Yesterday the State Attorney’s office in Israel announced that it was withdrawing its appeal on the allegedly forged items in the collection of Oded Golan. Hershel Shanks has written a brief update on the situation.

The Israel Antiquities Authority is scheduled to return the famous ossuary, or bone box, inscribed “James, son of Joseph, brother of Jesus” to Oded Golan, the Israeli collector who owns it, after a five-year trial charging that he forged the Jesus reference in the inscription. In March 2012, the trial judge Aharon Farkash acquitted Oded Golan of the forgery charge. Stung by the verdict, state prosecutor Dan Bahat (not the eminent Israeli archaeologist of the same name) mounted an appeal of some aspects of the verdict, but not the James Ossuary. The government apparently accepted as final the judge’s decision regarding the ossuary. On July 18, Bahat’s superiors in the office of the State’s Attorney announced to the Israel Supreme Court that it was withdrawing the appeal on other aspects of the verdict.

The update continues here. I have noted in the past that most experts believe that the James Ossuary inscription is authentic and many believe that the Jehoash Tablet is as well.


(Post by Seth M. Rodriquez)

I still remember the first time I studied the descriptions of the Tabernacle in detail. I was a college student at the time and was taking an Old Testament Survey course. I combed through the descriptions of the Tabernacle in Exodus 25-30 and did the best I could (with the limited knowledge that I had) to picture what the various items looked like and how they fit together.

A case in point is the description of the lampstand in the tabernacle, or as it is commonly called: the menorah. The Bible describes the lampstand in the follow way:

You shall make a lampstand of pure gold. The lampstand shall be made of hammered work: its base, its stem, its cups, its calyxes, and its flowers shall be of one piece with it. And there shall be six branches going out of its sides, three branches of the lampstand out of one side of it and three branches of the lampstand out of the other side of it; three cups made like almond blossoms, each with calyx and flower, on one branch, and three cups made like almond blossoms, each with calyx and flower, on the other branch—so for the six branches going out of the lampstand. And on the lampstand itself there shall be four cups made like almond blossoms, with their calyxes and flowers, and a calyx of one piece with it under each pair of the six branches going out from the lampstand. Their calyxes and their branches shall be of one piece with it, the whole of it a single piece of hammered work of pure gold. You shall make seven lamps for it. And the lamps shall be set up so as to give light on the space in front of it. Its tongs and their trays shall be of pure gold. It shall be made, with all these utensils, out of a talent of pure gold. And see that you make them after the pattern for them, which is being shown you on the mountain. (Exod. 25:31-40, ESV)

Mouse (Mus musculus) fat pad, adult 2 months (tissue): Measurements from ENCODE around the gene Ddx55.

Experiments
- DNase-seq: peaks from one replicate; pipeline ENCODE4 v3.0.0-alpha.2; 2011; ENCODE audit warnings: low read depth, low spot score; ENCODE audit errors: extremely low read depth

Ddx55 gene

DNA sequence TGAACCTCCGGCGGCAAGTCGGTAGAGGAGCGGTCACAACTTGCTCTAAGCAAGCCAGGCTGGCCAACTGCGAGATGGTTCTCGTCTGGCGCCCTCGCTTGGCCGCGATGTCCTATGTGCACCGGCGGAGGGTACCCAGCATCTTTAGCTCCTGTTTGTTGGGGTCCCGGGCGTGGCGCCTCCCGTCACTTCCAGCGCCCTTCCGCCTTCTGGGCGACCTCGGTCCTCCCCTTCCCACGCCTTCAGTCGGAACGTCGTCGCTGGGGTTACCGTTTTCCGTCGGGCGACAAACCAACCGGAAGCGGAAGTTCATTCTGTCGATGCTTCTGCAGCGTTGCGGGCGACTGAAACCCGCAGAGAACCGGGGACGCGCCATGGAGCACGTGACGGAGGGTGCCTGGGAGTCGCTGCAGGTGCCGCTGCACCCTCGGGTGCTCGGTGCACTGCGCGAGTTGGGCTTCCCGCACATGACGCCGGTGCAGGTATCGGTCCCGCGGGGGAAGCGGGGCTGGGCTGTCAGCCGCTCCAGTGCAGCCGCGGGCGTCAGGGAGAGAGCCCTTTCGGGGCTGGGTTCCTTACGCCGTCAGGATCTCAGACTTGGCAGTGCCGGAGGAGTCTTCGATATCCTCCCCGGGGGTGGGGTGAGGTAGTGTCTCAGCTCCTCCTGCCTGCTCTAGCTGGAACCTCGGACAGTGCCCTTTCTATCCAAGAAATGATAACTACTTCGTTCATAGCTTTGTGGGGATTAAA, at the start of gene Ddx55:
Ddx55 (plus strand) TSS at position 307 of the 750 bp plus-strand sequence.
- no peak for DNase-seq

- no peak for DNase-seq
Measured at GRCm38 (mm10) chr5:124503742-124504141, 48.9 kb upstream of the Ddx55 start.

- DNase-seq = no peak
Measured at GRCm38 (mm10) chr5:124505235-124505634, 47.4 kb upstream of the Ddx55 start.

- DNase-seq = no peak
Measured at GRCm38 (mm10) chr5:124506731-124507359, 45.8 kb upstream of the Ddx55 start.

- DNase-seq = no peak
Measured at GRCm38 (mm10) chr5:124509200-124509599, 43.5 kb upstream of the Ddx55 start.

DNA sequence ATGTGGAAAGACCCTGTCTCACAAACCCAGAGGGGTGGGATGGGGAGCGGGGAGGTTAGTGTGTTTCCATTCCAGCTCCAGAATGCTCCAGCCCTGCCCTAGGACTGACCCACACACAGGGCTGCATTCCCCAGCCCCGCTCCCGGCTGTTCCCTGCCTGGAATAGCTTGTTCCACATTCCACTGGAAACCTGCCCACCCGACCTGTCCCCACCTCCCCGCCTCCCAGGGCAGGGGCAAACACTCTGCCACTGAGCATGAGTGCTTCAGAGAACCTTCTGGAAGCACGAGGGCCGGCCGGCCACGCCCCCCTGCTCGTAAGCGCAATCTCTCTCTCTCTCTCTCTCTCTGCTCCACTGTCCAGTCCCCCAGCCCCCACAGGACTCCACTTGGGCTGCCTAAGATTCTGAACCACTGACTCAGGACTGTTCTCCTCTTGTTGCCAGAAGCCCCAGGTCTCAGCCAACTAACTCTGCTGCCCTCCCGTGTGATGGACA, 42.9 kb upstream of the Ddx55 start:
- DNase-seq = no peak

Now some of the Hebrew terms in this passage are difficult to accurately interpret (for example, the word translated “calyx” in the ESV is translated as “bulb” in the NASB), but it is clear that the menorah in the Tabernacle incorporated elements of almond blossoms. So to get an idea of what the menorah looked like, you need to know something about the shape of almond blossoms. Unfortunately, as a college student from the suburbs of Southern California, I had no clue what an almond blossom looked like.

So to remedy that situation (for myself and for the sake of others like me) our picture of the week comes from Volume 16 of the Pictorial Library of Bible Lands. This is an entirely new volume that was added when the collection was revised and expanded last year and it focuses on “Trees, Plants, and Flowers of the Holy Land.”  (For another sample from this collection, see my post here.)  The photograph below shows a branch of almond blossoms on a tree near Aijalon in Israel.  You can click on the photo to enlarge it.

Almond blossoms are white or pink in color and appear on the tree in early spring, before any of the leaves are produced. The petals of the blossom form a cup and, as you can see, several flowers grow next to each other on a single branch.  In the upper left section of the photograph you can see some new buds forming with the calyx covering. (A “calyx” is the leafy covering around a bud or flower.)

Given an image like this, it is not difficult to imagine what the branches of the Tabernacle’s lampstand may have looked like. Each of the six outer branches of the menorah incorporated three almond blossoms and the center branch somehow incorporated four blossoms. Although we may not be able to reconstruct the exact details of the lampstand with certainty, a picture like this goes a long way in enlightening our reading of the text.

This photograph and over 1,500 others are available in Volume 16 of the Pictorial Library of Bible Lands, and is available here for $34 (with free shipping).  Additional photographs from that collection can be seen here, here, and here on the BiblePlaces website. For one reconstruction of the Tabernacle’s lampstand, see images of the Tabernacle replica here and here.